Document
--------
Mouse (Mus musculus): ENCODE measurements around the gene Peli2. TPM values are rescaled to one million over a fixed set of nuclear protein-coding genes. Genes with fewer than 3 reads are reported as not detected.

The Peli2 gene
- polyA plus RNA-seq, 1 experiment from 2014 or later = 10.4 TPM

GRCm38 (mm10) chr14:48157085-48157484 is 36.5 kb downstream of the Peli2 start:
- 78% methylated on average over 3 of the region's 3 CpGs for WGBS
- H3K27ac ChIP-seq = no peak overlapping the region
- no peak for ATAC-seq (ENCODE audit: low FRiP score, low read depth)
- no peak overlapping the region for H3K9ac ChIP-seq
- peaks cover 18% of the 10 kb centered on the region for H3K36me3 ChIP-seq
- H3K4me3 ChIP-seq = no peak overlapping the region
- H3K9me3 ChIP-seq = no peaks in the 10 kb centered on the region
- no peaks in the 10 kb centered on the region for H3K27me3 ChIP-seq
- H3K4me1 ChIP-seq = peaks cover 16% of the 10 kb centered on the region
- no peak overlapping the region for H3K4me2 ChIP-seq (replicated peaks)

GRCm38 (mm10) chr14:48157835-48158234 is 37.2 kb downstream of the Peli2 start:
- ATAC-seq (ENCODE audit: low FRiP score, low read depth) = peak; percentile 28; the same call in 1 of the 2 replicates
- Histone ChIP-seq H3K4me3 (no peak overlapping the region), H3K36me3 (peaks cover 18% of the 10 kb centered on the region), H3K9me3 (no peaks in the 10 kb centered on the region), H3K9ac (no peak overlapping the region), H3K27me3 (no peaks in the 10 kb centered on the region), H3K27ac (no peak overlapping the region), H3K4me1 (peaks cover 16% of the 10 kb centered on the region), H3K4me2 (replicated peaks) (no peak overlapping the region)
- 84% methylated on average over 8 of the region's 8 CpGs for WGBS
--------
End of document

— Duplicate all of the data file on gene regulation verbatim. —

Mouse (Mus musculus): ENCODE measurements around the gene Peli2. TPM values are rescaled to one million over a fixed set of nuclear protein-coding genes. Genes with fewer than 3 reads are reported as not detected.

The Peli2 gene
- polyA plus RNA-seq, 1 experiment from 2014 or later = 10.4 TPM

GRCm38 (mm10) chr14:48157085-48157484 is 36.5 kb downstream of the Peli2 start:
- 78% methylated on average over 3 of the region's 3 CpGs for WGBS
- H3K27ac ChIP-seq = no peak overlapping the region
- no peak for ATAC-seq (ENCODE audit: low FRiP score, low read depth)
- no peak overlapping the region for H3K9ac ChIP-seq
- peaks cover 18% of the 10 kb centered on the region for H3K36me3 ChIP-seq
- H3K4me3 ChIP-seq = no peak overlapping the region
- H3K9me3 ChIP-seq = no peaks in the 10 kb centered on the region
- no peaks in the 10 kb centered on the region for H3K27me3 ChIP-seq
- H3K4me1 ChIP-seq = peaks cover 16% of the 10 kb centered on the region
- no peak overlapping the region for H3K4me2 ChIP-seq (replicated peaks)

GRCm38 (mm10) chr14:48157835-48158234 is 37.2 kb downstream of the Peli2 start:
- ATAC-seq (ENCODE audit: low FRiP score, low read depth) = peak; percentile 28; the same call in 1 of the 2 replicates
- Histone ChIP-seq H3K4me3 (no peak overlapping the region), H3K36me3 (peaks cover 18% of the 10 kb centered on the region), H3K9me3 (no peaks in the 10 kb centered on the region), H3K9ac (no peak overlapping the region), H3K27me3 (no peaks in the 10 kb centered on the region), H3K27ac (no peak overlapping the region), H3K4me1 (peaks cover 16% of the 10 kb centered on the region), H3K4me2 (replicated peaks) (no peak overlapping the region)
- 84% methylated on average over 8 of the region's 8 CpGs for WGBS